Patricia Hayes, director of business services, explained why the University does not offer some of these services students want to see at Brooks Campus: “Because we are a growing campus, budgetary is going to play a big part because it costs to have to set up locations, to man it,” Hayes said. “There are security issues that deal with any kind of monetary thing. We are always looking at ways we can do more things.”

The majority of all classes offered at A&M-San Antonio are split between Main Campus, Brooks Campus and Alamo University Center, 8300 Pat Booker Rd.

A little more than a third of the classes taught at Main Campus are offered at night. Main Campus offers 170 day classes and 98 evening classes.

The numbers are even greater at Brooks Campus where the majority of classes are taught in the evening. Brooks Campus offers 73 day classes and 117 evening classes, according to a report generated by enrollment services.

That ratio has many evening students arguing that if administrators are going to make an evening degree possible, then they should also receive access to the same resources and services as day students.

Marlena Herrera is a senior getting her bachelor’s in Business. She is in the same situation as Tamayo.

“I would like to see something at the Brooks Campus that does the similar functions of the welcome center, like ID processing, parking permits; even if it was just one person collecting the money and giving out the stickers,” Herrera said. “I guess just the necessities of attending school here.”

She also said it would be nice to be able to have somewhere on Brooks Campus to purchase Scantron tests, the standardized test forms frequently used in college classrooms.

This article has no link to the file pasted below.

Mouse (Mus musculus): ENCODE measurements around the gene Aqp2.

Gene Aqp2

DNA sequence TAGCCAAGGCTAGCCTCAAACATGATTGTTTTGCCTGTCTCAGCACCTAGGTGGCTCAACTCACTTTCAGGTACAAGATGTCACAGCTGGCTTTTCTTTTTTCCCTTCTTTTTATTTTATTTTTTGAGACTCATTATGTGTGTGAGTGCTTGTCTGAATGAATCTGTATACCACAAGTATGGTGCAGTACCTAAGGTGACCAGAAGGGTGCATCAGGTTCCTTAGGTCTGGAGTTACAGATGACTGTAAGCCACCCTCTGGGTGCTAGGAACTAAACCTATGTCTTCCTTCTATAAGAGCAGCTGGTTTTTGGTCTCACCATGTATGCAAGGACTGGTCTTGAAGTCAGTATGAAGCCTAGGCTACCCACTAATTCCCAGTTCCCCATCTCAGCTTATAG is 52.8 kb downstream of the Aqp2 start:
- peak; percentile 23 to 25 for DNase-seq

There is a welcome desk inside the front entrance at Brooks Campus that offers one free Scantron to students once a day. But it depends on if someone is monitoring the front desk and if the staff person has any scantrons left.

Enrollment Specialist Ebony Mays staffs the Brooks welcome desk Monday thru Thursday from 8:00 a.m. -6:30 p.m., Dancak said.

“We do keep a small supply of Scantrons and we loan pencils to students if [students] find themselves in a bind,” Dancak said of the School of Business.

Maria Wildberger is getting her master’s in business at Brooks Campus and said, “They are never available after hours for issues such as parking permits, advising, and business office questions.”

The registrar is open from 8 a.m. to 6 p.m. Monday through Thursday and until 5 p.m. Friday. This schedule stays the same throughout the semester.

For the first two weeks of class, the bookstore extended their hours to 7 p.m. Following the extension, the bookstore began closing at 5:30 p.m.

Recently, the University bookstore has agreed to extend hours on Tuesdays, from 9 a.m. to 7 p.m., said Rick Trefzer, assistant vice president for finance and administration.

“It would be difficult to extend bookstore services to Brooks,” Trefzer said. Current store hours “are driven by sales and store traffic has been a concern. We are exploring ways to incorporate our vendor into some of our programs that will help them justify longer operating hours.”